Suzanne Simard, a Canadian, is one of the most influential forest ecologists of the past thirty years. Her discoveries about the mycorrhizal network connecting the root systems of forests, for which she coined the term the “wood wide web,” have inspired several popular science books, including Peter Wohlleben’s well-known The Hidden Life of Trees. She was also the inspiration for a character in Richard Powers’ arboreal novel The Overstory (2018). Rob Nixon (2021) speculates that her discoveries about the interconnected nature of forests have been so resonant because, in the face of the climate crisis, many people are ready to let go of individualistic and competitive notions of self and meaning, and are seeking new ways of imagining and embodying community. The intricately enlaced roots of forests provide precisely this.
Finding the Mother Tree is an autobiography that puts Simard’s scientific discoveries in the context of her life and family history. Her attitudes towards trees are an intriguing mix of the pragmatic, the scientific, the intuitive, and the mystical. Born into a family that has been logging for generations, Simard is at ease with the fact that humans use trees to build livelihoods. She explains that as a child she chewed the rich humus of the forest floor, a trait for which her siblings never teased her. She writes: “I can’t tell if my blood is in the trees or if the trees are in my blood” (Simard 2021, p. 25). As a young female ecologist in the male-dominated forestry industry, Simard is eager to prove herself as competent and trustworthy as “one of the boys,” but she is disturbed by the devastation caused by clear-cut plantations, and troubled by the fact that the roots of newly-planted saplings seem reluctant to connect with the earth.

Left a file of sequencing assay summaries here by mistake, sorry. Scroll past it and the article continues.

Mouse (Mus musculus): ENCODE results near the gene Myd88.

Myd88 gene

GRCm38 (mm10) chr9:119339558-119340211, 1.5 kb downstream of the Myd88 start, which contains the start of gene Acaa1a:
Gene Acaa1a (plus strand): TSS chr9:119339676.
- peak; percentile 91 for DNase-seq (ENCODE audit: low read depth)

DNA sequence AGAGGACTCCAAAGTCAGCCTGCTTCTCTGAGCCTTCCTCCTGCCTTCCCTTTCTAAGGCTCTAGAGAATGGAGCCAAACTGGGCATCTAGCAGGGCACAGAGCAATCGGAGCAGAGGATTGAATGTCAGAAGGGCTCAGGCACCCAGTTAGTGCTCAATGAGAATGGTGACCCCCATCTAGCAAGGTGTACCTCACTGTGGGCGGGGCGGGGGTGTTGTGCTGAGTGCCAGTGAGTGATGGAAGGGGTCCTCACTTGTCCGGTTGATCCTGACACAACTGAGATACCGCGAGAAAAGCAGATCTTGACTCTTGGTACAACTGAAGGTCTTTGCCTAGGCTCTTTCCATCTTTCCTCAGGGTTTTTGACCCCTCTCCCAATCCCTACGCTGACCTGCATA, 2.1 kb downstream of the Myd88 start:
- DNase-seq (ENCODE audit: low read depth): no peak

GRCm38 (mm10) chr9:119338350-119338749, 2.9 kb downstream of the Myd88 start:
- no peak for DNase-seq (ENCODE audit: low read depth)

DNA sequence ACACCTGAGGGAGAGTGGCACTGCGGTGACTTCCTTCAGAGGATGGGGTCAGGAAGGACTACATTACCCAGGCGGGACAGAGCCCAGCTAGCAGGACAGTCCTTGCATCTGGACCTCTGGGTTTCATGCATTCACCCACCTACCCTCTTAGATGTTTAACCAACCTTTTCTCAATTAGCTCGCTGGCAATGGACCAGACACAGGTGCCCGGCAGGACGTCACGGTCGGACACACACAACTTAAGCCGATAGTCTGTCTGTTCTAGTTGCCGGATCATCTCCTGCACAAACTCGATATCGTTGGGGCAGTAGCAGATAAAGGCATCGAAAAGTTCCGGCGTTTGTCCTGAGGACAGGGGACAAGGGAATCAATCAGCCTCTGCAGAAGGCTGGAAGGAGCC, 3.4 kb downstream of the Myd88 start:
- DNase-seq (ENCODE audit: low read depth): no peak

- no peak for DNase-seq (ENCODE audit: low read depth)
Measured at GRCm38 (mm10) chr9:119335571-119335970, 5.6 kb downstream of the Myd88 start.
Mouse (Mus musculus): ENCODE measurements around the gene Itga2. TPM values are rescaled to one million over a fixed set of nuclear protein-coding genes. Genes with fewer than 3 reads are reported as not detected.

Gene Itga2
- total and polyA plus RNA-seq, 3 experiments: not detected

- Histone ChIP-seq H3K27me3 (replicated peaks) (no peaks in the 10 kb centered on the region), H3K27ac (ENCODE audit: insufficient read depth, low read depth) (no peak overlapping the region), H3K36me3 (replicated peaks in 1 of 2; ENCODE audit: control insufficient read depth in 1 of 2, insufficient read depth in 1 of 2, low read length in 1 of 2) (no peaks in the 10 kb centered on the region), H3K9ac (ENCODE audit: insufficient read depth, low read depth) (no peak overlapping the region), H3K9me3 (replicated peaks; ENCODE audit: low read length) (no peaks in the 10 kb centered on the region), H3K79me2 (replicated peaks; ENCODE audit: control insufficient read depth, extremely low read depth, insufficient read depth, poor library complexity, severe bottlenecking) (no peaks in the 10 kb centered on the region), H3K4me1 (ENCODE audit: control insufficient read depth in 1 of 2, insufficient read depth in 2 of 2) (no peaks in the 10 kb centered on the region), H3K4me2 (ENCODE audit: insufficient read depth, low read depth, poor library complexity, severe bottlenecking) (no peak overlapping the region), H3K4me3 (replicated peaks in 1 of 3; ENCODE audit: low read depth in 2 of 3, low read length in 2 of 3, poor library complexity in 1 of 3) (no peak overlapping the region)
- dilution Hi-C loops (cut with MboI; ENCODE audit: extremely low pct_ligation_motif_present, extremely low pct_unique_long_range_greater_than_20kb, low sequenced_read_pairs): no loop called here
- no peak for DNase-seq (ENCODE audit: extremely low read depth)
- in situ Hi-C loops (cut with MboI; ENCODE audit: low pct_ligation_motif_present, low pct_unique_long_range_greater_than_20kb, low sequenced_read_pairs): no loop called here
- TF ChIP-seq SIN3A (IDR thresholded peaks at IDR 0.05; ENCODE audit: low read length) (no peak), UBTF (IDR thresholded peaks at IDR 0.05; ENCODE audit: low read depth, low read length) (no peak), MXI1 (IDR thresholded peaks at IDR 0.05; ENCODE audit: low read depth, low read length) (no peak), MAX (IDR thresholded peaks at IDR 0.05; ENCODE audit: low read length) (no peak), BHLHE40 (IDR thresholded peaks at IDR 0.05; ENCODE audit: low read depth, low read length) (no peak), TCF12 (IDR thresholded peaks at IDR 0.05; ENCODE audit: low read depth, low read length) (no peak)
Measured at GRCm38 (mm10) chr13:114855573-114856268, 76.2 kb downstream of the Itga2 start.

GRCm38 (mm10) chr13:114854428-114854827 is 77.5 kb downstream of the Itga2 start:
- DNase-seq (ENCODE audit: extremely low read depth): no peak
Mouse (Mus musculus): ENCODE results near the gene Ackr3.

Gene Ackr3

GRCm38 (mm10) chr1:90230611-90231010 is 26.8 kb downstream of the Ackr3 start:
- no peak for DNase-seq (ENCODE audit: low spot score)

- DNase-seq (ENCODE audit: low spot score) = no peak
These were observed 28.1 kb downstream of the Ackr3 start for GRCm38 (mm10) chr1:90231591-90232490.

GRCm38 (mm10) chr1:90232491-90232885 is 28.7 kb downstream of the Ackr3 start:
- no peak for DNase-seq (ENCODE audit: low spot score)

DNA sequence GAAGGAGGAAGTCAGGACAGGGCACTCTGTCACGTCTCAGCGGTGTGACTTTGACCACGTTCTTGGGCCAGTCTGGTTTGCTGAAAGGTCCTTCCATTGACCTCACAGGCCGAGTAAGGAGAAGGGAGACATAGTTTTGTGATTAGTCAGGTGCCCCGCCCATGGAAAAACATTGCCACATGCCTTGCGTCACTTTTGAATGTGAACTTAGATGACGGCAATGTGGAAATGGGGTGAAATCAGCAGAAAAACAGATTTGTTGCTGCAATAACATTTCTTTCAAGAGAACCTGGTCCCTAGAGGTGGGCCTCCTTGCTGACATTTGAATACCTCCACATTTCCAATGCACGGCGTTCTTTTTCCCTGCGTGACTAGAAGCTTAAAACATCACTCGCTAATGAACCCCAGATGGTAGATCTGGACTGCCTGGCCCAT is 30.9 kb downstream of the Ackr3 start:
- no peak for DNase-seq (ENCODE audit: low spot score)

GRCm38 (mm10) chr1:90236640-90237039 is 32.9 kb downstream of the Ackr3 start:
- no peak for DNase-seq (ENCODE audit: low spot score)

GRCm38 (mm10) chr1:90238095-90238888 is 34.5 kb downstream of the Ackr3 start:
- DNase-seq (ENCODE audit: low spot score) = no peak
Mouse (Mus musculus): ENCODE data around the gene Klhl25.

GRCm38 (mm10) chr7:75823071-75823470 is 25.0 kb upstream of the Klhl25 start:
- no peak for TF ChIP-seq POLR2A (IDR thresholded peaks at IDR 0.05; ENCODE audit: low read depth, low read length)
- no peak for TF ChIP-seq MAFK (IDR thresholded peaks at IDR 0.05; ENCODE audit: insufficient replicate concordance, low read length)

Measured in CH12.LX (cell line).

The book is fascinating for a number of reasons: the insights into mid to late-twentieth-century logging culture, the descriptions of the mycorrhizal fungi that attach to roots of trees and assist the exchange of nutrients, and the accounts of Simard’s detailed and decades-long experiments that demonstrated the integral role the mycorrhizal fungi plays in sustaining communities of multi-species forests, in direct contrast to the assumptions of the logging industry that “competing” species should be removed. The book also addresses the issue of gender. In addition to describing the challenges Simard faced in establishing herself in—and questioning the foundations of—a male-dominated industry, the book reflects on Simard’s relationship with her mother and her own two daughters, including her decision to spend significant stretches of time away from them as they grow up, in order to devote herself to her research on forests.
The “mother tree” of the title refers to the enormous, ancient trees of the forest whose roots support the development of the saplings and the younger trees around them. Simard discovers that old and young trees communicate with chemical signals passed through fungal networks—similar in many ways to the neural pathways in our own brains. She writes: “the old trees nurture the young ones and provide them food and water just as we do with our own children” (Simard 2021, p. 5). Simard decides to call these trees “mother trees” despite the fact that that they aren’t exactly female because the word “mother” speaks to her own experiences of care and nurture: “The hubs were Mother Trees. Well, mother and father trees, since each Douglas-fir has male pollen cones and female seed cones. But … it felt like mothering to me” (Simard 2021, p. 228). In 2013, Simard gave a talk on Mother Trees to a group of fourteen-year-olds. It was posted on YouTube, and was successful enough that she was invited onto TED Talks’ main stage two years later. She writes: “I struggled with anthropomorphisms that I knew would be criticized by scientists, but I chose to use terms such as ‘mother’ and ‘her’ and ‘children’ anyway to help the kids understand the concepts” (Simard 2021, p. 274). Her choice to anthropomorphize the trees contributed to the popular dissemination of her research and struck a chord with viewers and readers around the world.
17.01.2022 by Melanie Duckworth, Associate Professor, Østfold University College, Norway.